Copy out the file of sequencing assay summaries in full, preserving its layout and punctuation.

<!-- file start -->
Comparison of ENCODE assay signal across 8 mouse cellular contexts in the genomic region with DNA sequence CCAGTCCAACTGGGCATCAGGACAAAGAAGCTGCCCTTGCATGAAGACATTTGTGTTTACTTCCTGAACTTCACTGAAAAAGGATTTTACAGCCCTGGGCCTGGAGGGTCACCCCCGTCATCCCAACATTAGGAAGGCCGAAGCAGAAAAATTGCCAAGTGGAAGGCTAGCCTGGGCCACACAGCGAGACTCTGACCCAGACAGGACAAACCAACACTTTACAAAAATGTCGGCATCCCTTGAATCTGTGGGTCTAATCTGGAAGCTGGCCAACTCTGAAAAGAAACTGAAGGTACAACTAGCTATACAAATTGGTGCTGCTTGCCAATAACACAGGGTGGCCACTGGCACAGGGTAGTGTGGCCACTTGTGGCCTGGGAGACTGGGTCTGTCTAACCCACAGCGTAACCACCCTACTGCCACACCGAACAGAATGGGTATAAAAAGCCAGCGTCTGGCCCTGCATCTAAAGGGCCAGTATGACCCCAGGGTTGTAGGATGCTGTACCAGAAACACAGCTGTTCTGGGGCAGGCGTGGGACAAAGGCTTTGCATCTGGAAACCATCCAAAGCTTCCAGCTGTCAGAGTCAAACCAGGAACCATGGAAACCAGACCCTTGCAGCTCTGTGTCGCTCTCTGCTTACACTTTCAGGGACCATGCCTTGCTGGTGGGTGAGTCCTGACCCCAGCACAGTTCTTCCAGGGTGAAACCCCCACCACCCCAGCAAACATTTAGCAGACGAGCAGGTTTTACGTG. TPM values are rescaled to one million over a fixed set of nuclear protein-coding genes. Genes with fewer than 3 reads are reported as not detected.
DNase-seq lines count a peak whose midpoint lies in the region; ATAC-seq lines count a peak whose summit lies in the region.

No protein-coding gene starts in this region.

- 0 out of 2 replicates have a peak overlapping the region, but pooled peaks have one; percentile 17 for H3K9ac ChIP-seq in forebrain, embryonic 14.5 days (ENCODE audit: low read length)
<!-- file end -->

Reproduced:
Comparison of ENCODE assay signal across 8 mouse cellular contexts in the genomic region with DNA sequence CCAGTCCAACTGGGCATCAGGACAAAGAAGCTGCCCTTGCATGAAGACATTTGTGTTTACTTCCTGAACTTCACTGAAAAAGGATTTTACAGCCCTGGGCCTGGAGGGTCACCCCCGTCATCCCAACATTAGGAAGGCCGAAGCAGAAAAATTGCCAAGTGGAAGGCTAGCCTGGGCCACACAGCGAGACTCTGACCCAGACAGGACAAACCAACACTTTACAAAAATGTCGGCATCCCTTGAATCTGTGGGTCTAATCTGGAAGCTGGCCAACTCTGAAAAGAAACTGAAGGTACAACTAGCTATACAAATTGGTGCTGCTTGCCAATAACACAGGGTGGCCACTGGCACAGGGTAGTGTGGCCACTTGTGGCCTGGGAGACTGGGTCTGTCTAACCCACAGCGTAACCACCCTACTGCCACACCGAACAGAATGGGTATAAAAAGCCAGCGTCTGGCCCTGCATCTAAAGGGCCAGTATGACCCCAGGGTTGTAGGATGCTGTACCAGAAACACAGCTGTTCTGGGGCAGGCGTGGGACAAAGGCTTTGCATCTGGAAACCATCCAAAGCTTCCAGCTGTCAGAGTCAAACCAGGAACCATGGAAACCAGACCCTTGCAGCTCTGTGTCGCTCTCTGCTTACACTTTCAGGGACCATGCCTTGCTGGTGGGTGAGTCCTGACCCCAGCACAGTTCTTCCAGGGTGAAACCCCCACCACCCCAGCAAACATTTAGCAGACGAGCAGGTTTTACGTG. TPM values are rescaled to one million over a fixed set of nuclear protein-coding genes. Genes with fewer than 3 reads are reported as not detected.
DNase-seq lines count a peak whose midpoint lies in the region; ATAC-seq lines count a peak whose summit lies in the region.

No protein-coding gene starts in this region.

- 0 out of 2 replicates have a peak overlapping the region, but pooled peaks have one; percentile 17 for H3K9ac ChIP-seq in forebrain, embryonic 14.5 days (ENCODE audit: low read length)